Reality Survival What type of emergency are you preparing for (economic collapse, terrorist attack, Electro-Magnetic Pulse, natural disaster, hyper-inflation, etc)? Nobody knows what exactly the future holds; therefore nobody knows specifically how to prepare. When selecting a weapon, the shotgun seems to prove more versatile than most of the others. This jack of all trades weapon can do all things from put food on the table (bird shot) to defend against hostiles (buck shot) and put down wild predators (slugs).
I won’t attempt to argue that there are better weapons for some specific applications. Many law enforcement agencies across the US have moved away from the shotgun toward AR platforms due to increased accuracy, effective range, greater ammo capacity, lighter weight and reduced recoil. That said the specific mission of a law enforcement carbine is limited to tactical applications (not so great at shooting birds). The shotgun is sufficient for combat engagements greater than 100 yards with slugs and is superior at ranges under 35 yards with Buck shot. The vast majority of tactical engagements one would expect to encounter in an emergency SHTF situation would be within those ranges (beyond that a tactical retreat should be considered if practical).
A Shotgun Offers Variety!
The variety of ammunition is what makes the shotgun so versatile. The ability to switch types of ammo depending on the application is equivalent to having several different weapons. Loading a slug is ideal for hunting big game, engaging hostile threats at distances (or through barriers), and protection from wild animals (bear). Loading a round of 00 Buck is equivalent to approximately 8 or 9 rounds of 9mm. A round of birdshot is great for hunting small game (bird, snake, and squirrel) and also pretty good for breaching door locks at contact distance. A 12 gauge flare round is a great way to signal people well over a mile away. Additionally there are several variations of “less than lethal” 12 gauge shot gun rounds that offer you an opportunity to incapacitate an individual (rather than kill them) if the situation presents itself. These rounds include bean bag rounds, rubber slugs, pepper rounds, etc. The latter option (less lethal) may prove practical for many potential scenarios when you actually think about it (only having a “deadly force” option can really limit you both tactically and strategically).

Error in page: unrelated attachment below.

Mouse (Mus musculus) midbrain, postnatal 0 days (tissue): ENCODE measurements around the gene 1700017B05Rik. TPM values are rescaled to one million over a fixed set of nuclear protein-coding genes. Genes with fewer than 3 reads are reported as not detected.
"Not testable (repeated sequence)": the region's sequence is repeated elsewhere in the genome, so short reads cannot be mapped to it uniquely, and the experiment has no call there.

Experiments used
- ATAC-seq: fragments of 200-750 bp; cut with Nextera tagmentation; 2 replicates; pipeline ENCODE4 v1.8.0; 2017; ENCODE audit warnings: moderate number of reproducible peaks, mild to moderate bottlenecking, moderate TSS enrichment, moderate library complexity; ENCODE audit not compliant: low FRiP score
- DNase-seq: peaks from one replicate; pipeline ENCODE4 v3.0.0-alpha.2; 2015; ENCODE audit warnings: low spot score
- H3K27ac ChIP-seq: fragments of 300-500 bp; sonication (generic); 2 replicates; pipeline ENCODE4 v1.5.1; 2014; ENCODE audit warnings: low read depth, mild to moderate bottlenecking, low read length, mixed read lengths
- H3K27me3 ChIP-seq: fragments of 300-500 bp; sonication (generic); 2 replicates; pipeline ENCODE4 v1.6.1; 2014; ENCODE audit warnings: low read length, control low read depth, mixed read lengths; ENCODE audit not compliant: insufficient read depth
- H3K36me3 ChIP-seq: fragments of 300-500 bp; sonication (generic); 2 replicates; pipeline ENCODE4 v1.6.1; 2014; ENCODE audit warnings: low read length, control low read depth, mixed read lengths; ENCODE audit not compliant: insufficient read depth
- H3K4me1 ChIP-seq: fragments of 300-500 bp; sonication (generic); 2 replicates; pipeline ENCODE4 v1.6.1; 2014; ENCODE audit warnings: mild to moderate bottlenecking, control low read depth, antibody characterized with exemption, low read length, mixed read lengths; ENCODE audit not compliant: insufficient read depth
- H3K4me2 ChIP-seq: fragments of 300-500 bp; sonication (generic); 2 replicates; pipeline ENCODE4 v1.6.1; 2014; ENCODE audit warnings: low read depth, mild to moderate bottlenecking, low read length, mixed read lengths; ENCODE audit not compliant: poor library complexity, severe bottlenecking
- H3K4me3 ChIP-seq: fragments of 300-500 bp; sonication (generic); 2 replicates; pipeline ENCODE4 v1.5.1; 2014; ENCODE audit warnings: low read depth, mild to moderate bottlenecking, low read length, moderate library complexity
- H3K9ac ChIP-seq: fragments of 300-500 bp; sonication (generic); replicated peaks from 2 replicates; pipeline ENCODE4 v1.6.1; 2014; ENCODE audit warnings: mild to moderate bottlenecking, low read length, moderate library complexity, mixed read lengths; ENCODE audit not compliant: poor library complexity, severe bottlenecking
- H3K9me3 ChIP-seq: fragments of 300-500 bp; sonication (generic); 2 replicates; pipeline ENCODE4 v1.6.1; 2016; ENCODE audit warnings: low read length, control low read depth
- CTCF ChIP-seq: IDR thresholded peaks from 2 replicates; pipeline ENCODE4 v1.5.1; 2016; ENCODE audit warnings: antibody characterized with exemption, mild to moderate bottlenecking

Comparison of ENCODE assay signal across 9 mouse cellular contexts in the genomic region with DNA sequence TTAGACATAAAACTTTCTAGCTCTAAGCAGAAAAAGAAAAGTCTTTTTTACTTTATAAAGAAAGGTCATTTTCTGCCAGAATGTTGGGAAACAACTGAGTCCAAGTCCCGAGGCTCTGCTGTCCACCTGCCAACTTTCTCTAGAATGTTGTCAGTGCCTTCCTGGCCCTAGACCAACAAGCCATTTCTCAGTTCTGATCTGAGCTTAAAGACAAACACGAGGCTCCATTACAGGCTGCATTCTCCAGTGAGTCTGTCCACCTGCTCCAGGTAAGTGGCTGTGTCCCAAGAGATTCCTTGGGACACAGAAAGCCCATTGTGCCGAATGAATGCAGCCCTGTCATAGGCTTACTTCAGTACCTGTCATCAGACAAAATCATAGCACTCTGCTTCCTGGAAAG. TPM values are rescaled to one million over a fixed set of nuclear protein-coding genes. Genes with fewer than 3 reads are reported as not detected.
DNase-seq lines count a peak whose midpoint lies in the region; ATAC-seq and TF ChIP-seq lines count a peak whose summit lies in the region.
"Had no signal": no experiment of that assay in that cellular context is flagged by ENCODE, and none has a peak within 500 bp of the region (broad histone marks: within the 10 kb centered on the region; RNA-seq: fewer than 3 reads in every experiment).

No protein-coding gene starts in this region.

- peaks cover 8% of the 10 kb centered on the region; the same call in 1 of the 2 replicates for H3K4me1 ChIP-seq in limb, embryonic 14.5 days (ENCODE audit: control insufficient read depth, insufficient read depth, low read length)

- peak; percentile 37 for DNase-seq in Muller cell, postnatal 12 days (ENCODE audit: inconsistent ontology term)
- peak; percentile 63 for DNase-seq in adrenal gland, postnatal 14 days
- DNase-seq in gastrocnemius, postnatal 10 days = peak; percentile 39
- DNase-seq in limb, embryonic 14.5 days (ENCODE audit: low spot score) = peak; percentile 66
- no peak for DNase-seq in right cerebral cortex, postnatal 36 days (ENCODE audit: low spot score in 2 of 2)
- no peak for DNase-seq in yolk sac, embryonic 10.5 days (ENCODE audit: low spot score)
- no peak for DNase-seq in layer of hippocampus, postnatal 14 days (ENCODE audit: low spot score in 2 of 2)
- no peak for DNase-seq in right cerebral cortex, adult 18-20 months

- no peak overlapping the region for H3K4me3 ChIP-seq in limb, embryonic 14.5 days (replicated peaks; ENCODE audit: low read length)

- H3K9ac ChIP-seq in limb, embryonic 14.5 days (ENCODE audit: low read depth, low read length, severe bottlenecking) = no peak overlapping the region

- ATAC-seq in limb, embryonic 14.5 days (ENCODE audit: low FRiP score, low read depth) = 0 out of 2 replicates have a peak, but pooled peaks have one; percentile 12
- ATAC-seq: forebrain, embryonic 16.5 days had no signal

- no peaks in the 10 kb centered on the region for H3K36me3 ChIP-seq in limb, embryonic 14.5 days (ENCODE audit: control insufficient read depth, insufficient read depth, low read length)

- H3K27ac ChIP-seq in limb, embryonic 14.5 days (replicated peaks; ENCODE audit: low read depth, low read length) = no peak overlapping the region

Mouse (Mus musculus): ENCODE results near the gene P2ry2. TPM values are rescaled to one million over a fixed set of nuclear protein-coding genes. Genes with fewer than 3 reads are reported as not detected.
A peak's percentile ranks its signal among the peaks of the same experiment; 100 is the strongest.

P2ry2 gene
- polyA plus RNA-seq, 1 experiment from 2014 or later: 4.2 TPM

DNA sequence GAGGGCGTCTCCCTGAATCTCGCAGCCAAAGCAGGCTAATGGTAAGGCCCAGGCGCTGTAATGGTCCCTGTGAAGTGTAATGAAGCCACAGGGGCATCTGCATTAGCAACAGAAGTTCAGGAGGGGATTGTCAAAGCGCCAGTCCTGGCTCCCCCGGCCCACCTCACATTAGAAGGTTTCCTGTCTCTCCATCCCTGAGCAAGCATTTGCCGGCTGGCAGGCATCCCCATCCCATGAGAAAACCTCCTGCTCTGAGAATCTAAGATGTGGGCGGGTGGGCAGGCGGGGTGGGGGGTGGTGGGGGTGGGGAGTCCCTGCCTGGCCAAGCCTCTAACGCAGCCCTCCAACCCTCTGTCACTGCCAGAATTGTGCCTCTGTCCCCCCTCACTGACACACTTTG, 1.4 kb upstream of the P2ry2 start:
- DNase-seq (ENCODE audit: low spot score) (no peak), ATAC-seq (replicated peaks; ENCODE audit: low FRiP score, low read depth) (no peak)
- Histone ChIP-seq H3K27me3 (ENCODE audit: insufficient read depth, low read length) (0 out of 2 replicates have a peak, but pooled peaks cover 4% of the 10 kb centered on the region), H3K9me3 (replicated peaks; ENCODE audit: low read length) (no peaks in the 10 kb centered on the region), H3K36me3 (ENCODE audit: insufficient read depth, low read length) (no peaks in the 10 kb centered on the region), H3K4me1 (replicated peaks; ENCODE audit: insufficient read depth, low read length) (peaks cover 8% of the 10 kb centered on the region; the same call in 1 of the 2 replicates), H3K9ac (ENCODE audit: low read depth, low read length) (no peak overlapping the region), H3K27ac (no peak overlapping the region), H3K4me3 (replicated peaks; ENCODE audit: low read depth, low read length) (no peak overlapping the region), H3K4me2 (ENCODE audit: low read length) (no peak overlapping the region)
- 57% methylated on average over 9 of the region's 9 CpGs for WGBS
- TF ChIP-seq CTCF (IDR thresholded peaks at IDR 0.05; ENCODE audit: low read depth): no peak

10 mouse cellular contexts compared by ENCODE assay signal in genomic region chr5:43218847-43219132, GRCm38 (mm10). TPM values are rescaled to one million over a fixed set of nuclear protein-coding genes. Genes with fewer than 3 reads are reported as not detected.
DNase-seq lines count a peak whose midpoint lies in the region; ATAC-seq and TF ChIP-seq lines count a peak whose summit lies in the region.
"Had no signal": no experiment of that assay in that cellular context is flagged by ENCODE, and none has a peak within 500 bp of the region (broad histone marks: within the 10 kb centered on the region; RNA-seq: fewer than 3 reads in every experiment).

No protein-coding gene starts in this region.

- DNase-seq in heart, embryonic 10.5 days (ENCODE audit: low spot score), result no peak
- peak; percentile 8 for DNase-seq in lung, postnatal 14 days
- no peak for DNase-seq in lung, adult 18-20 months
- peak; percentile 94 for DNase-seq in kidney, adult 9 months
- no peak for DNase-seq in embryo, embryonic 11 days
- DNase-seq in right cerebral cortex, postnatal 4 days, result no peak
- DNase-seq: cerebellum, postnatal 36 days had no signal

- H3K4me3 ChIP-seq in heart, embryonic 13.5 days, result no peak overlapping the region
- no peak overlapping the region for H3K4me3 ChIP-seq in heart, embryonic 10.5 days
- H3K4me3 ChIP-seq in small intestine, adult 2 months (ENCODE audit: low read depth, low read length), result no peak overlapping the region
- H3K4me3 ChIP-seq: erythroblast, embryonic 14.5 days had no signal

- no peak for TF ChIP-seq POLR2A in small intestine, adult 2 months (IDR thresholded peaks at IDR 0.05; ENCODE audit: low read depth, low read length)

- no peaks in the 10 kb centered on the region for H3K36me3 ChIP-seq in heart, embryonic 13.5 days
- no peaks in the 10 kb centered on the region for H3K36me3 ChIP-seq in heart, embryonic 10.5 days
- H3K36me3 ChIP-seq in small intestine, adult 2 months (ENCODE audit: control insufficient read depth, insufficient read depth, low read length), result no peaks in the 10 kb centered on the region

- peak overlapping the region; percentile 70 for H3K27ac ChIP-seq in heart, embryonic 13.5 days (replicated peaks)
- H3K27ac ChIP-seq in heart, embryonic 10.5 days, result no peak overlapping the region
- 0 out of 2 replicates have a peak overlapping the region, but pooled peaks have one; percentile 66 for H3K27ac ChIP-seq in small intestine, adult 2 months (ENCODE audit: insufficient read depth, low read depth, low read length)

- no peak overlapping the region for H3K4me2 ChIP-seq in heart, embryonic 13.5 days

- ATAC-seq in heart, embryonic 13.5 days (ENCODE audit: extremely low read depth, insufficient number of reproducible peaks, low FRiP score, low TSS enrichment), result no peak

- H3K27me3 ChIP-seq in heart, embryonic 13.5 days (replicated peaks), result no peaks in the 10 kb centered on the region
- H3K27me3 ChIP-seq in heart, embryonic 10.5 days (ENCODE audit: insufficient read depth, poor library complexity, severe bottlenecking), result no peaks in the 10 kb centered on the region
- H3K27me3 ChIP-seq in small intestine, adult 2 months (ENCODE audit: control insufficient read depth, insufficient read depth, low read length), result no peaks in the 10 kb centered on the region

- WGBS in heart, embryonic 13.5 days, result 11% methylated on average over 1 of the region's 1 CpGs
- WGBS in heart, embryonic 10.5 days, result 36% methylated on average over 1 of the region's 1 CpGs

Of all the types of shotguns available I prefer a good pump shotgun for a survival platform. I feel a pump offers the best compromise of capacity, simplicity and durability. Obviously a double or single barrel shotgun is simpler to operate and has less to malfunction; however, it is less ideal as a defensive arm due to limited capacity and slow reloads. A semi auto would be faster to operate as a defensive weapon, however, they have many more parts to break, more prone to malfunction, and many do no reliably cycle low powered ammo (like less lethal rounds).
I think the Remington 870 is probably the best choice for a SHTF shotgun
Of the pump shotguns available, my personal preference is the Remington 870 with the Mossberg 590 (and 500) being a close second. Take a look here to see the specification of the Remington 870. Both of these shotguns have seen military and law enforcement duty. Also there is a huge aftermarket for accessories for them. Common aftermarket accessories include side saddle shell holders (carry extra rounds), tactical lights (identify a threat in the dark), ghost ring sights, folding and recoil reducing stocks, rifled barrels, tube extensions and much more. If at all possible I would stick to the12 gauge platform for thesurvival shotgun with the 20 gauge being a suitable substitute for recoil sensitive individuals.
As I said, the shotgun may not be the “best” weapon for every situation, but for the “Jack of All Trades” weapon that will do most jobs reasonably well (and some of them best of all), the shotgun is hard to beat.
What are your thoughts on a shotgun for a survival weapon?
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